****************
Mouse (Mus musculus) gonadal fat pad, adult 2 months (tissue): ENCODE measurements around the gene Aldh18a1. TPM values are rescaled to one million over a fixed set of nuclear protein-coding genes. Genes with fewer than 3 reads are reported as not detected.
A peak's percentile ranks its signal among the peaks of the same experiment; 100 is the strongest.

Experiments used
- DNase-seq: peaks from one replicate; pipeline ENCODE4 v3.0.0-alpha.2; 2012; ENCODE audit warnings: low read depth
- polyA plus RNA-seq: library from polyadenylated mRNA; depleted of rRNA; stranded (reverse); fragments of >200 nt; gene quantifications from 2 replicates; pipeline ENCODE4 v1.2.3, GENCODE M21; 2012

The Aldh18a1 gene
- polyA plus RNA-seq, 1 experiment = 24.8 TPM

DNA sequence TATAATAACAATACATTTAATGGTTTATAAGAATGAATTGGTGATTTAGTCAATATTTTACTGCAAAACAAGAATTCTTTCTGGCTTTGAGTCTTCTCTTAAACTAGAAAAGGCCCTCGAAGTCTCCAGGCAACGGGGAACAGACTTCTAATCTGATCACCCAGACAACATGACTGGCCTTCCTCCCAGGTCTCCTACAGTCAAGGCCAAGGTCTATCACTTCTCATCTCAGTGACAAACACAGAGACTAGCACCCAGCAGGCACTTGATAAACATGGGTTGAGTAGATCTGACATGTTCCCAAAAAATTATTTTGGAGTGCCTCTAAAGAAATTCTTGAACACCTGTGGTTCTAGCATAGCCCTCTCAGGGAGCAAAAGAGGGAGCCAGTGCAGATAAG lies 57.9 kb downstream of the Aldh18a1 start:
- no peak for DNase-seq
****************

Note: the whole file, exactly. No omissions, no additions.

Mouse (Mus musculus) gonadal fat pad, adult 2 months (tissue): ENCODE measurements around the gene Aldh18a1. TPM values are rescaled to one million over a fixed set of nuclear protein-coding genes. Genes with fewer than 3 reads are reported as not detected.
A peak's percentile ranks its signal among the peaks of the same experiment; 100 is the strongest.

Experiments used
- DNase-seq: peaks from one replicate; pipeline ENCODE4 v3.0.0-alpha.2; 2012; ENCODE audit warnings: low read depth
- polyA plus RNA-seq: library from polyadenylated mRNA; depleted of rRNA; stranded (reverse); fragments of >200 nt; gene quantifications from 2 replicates; pipeline ENCODE4 v1.2.3, GENCODE M21; 2012

The Aldh18a1 gene
- polyA plus RNA-seq, 1 experiment = 24.8 TPM

DNA sequence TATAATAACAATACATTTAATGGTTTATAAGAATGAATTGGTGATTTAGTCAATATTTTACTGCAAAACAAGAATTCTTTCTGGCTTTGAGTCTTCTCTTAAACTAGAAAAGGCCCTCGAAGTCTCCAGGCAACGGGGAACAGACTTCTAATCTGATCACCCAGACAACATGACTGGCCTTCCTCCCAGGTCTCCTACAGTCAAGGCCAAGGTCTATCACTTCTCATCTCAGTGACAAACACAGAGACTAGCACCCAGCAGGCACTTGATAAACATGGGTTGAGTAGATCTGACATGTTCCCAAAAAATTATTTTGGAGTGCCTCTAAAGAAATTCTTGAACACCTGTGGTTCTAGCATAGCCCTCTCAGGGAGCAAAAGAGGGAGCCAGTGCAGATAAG lies 57.9 kb downstream of the Aldh18a1 start:
- no peak for DNase-seq